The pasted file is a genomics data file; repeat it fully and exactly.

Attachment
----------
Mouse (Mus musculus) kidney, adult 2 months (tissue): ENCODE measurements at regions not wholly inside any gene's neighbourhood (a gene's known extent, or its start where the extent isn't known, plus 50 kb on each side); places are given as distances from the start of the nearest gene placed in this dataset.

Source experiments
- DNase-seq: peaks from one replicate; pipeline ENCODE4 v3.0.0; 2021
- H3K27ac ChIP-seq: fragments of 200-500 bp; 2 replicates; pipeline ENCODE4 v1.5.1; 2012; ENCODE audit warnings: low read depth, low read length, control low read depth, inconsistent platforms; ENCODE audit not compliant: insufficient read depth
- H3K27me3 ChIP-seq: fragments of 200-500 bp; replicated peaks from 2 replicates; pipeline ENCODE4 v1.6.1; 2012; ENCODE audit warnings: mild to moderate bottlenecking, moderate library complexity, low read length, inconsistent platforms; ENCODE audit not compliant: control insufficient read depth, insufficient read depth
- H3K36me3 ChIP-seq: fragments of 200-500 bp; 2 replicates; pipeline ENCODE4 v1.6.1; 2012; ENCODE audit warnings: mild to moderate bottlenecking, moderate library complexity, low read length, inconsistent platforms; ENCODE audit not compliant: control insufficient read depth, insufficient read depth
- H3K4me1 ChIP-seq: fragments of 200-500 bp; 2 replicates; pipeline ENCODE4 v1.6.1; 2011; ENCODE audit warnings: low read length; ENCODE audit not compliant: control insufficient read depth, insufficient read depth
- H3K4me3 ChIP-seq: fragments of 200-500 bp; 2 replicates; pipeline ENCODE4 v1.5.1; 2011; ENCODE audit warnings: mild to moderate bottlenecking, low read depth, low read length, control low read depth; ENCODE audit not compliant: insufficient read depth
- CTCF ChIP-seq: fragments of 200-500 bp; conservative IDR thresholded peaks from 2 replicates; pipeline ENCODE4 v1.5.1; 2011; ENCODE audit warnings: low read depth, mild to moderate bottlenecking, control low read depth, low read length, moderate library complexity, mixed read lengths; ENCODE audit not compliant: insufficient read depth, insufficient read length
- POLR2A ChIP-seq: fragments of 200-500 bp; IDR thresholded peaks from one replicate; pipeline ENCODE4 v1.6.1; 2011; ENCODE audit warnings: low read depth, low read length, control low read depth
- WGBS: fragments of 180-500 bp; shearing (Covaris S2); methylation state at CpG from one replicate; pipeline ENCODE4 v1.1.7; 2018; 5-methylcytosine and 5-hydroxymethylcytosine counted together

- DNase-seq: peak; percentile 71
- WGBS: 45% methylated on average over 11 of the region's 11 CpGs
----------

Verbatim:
Mouse (Mus musculus) kidney, adult 2 months (tissue): ENCODE measurements at regions not wholly inside any gene's neighbourhood (a gene's known extent, or its start where the extent isn't known, plus 50 kb on each side); places are given as distances from the start of the nearest gene placed in this dataset.

Source experiments
- DNase-seq: peaks from one replicate; pipeline ENCODE4 v3.0.0; 2021
- H3K27ac ChIP-seq: fragments of 200-500 bp; 2 replicates; pipeline ENCODE4 v1.5.1; 2012; ENCODE audit warnings: low read depth, low read length, control low read depth, inconsistent platforms; ENCODE audit not compliant: insufficient read depth
- H3K27me3 ChIP-seq: fragments of 200-500 bp; replicated peaks from 2 replicates; pipeline ENCODE4 v1.6.1; 2012; ENCODE audit warnings: mild to moderate bottlenecking, moderate library complexity, low read length, inconsistent platforms; ENCODE audit not compliant: control insufficient read depth, insufficient read depth
- H3K36me3 ChIP-seq: fragments of 200-500 bp; 2 replicates; pipeline ENCODE4 v1.6.1; 2012; ENCODE audit warnings: mild to moderate bottlenecking, moderate library complexity, low read length, inconsistent platforms; ENCODE audit not compliant: control insufficient read depth, insufficient read depth
- H3K4me1 ChIP-seq: fragments of 200-500 bp; 2 replicates; pipeline ENCODE4 v1.6.1; 2011; ENCODE audit warnings: low read length; ENCODE audit not compliant: control insufficient read depth, insufficient read depth
- H3K4me3 ChIP-seq: fragments of 200-500 bp; 2 replicates; pipeline ENCODE4 v1.5.1; 2011; ENCODE audit warnings: mild to moderate bottlenecking, low read depth, low read length, control low read depth; ENCODE audit not compliant: insufficient read depth
- CTCF ChIP-seq: fragments of 200-500 bp; conservative IDR thresholded peaks from 2 replicates; pipeline ENCODE4 v1.5.1; 2011; ENCODE audit warnings: low read depth, mild to moderate bottlenecking, control low read depth, low read length, moderate library complexity, mixed read lengths; ENCODE audit not compliant: insufficient read depth, insufficient read length
- POLR2A ChIP-seq: fragments of 200-500 bp; IDR thresholded peaks from one replicate; pipeline ENCODE4 v1.6.1; 2011; ENCODE audit warnings: low read depth, low read length, control low read depth
- WGBS: fragments of 180-500 bp; shearing (Covaris S2); methylation state at CpG from one replicate; pipeline ENCODE4 v1.1.7; 2018; 5-methylcytosine and 5-hydroxymethylcytosine counted together

- DNase-seq: peak; percentile 71
- WGBS: 45% methylated on average over 11 of the region's 11 CpGs